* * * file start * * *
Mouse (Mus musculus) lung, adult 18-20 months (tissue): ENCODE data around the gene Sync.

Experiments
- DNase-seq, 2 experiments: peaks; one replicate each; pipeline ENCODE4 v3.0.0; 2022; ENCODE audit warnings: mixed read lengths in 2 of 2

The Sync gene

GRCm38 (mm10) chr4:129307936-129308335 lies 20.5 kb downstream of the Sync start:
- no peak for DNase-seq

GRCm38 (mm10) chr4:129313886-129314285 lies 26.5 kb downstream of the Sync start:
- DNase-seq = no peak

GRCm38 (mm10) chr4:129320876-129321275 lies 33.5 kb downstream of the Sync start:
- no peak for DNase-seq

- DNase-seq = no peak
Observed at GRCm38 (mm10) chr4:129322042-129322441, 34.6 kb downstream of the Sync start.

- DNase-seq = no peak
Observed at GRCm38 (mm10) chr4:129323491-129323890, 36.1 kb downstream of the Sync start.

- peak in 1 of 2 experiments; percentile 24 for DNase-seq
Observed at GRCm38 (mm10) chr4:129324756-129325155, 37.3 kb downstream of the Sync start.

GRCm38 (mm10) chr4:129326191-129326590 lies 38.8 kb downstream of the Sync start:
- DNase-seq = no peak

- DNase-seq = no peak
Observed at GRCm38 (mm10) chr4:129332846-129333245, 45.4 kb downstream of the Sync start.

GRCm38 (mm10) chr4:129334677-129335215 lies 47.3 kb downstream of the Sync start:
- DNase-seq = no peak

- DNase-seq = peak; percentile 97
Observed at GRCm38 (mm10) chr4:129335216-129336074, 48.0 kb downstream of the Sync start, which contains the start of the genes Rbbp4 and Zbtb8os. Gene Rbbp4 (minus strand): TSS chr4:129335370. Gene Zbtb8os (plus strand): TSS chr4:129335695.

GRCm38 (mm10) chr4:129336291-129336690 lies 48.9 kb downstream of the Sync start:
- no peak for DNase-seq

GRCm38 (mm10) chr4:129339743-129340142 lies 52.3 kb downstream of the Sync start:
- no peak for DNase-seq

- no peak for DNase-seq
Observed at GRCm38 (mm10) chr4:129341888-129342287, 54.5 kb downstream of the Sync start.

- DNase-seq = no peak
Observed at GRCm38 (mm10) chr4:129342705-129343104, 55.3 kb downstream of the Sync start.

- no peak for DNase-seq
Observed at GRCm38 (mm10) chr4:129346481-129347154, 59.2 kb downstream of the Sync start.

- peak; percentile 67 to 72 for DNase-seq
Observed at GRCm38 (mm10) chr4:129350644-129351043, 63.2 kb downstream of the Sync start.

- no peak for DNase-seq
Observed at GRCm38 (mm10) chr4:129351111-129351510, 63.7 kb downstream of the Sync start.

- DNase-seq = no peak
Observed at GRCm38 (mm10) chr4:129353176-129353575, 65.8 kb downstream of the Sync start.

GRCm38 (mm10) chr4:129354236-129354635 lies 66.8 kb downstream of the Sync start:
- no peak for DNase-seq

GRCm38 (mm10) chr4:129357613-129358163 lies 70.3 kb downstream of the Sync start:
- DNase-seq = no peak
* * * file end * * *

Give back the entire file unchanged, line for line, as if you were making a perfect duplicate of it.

Mouse (Mus musculus) lung, adult 18-20 months (tissue): ENCODE data around the gene Sync.

Experiments
- DNase-seq, 2 experiments: peaks; one replicate each; pipeline ENCODE4 v3.0.0; 2022; ENCODE audit warnings: mixed read lengths in 2 of 2

The Sync gene

GRCm38 (mm10) chr4:129307936-129308335 lies 20.5 kb downstream of the Sync start:
- no peak for DNase-seq

GRCm38 (mm10) chr4:129313886-129314285 lies 26.5 kb downstream of the Sync start:
- DNase-seq = no peak

GRCm38 (mm10) chr4:129320876-129321275 lies 33.5 kb downstream of the Sync start:
- no peak for DNase-seq

- DNase-seq = no peak
Observed at GRCm38 (mm10) chr4:129322042-129322441, 34.6 kb downstream of the Sync start.

- DNase-seq = no peak
Observed at GRCm38 (mm10) chr4:129323491-129323890, 36.1 kb downstream of the Sync start.

- peak in 1 of 2 experiments; percentile 24 for DNase-seq
Observed at GRCm38 (mm10) chr4:129324756-129325155, 37.3 kb downstream of the Sync start.

GRCm38 (mm10) chr4:129326191-129326590 lies 38.8 kb downstream of the Sync start:
- DNase-seq = no peak

- DNase-seq = no peak
Observed at GRCm38 (mm10) chr4:129332846-129333245, 45.4 kb downstream of the Sync start.

GRCm38 (mm10) chr4:129334677-129335215 lies 47.3 kb downstream of the Sync start:
- DNase-seq = no peak

- DNase-seq = peak; percentile 97
Observed at GRCm38 (mm10) chr4:129335216-129336074, 48.0 kb downstream of the Sync start, which contains the start of the genes Rbbp4 and Zbtb8os. Gene Rbbp4 (minus strand): TSS chr4:129335370. Gene Zbtb8os (plus strand): TSS chr4:129335695.

GRCm38 (mm10) chr4:129336291-129336690 lies 48.9 kb downstream of the Sync start:
- no peak for DNase-seq

GRCm38 (mm10) chr4:129339743-129340142 lies 52.3 kb downstream of the Sync start:
- no peak for DNase-seq

- no peak for DNase-seq
Observed at GRCm38 (mm10) chr4:129341888-129342287, 54.5 kb downstream of the Sync start.

- DNase-seq = no peak
Observed at GRCm38 (mm10) chr4:129342705-129343104, 55.3 kb downstream of the Sync start.

- no peak for DNase-seq
Observed at GRCm38 (mm10) chr4:129346481-129347154, 59.2 kb downstream of the Sync start.

- peak; percentile 67 to 72 for DNase-seq
Observed at GRCm38 (mm10) chr4:129350644-129351043, 63.2 kb downstream of the Sync start.

- no peak for DNase-seq
Observed at GRCm38 (mm10) chr4:129351111-129351510, 63.7 kb downstream of the Sync start.

- DNase-seq = no peak
Observed at GRCm38 (mm10) chr4:129353176-129353575, 65.8 kb downstream of the Sync start.

GRCm38 (mm10) chr4:129354236-129354635 lies 66.8 kb downstream of the Sync start:
- no peak for DNase-seq

GRCm38 (mm10) chr4:129357613-129358163 lies 70.3 kb downstream of the Sync start:
- DNase-seq = no peak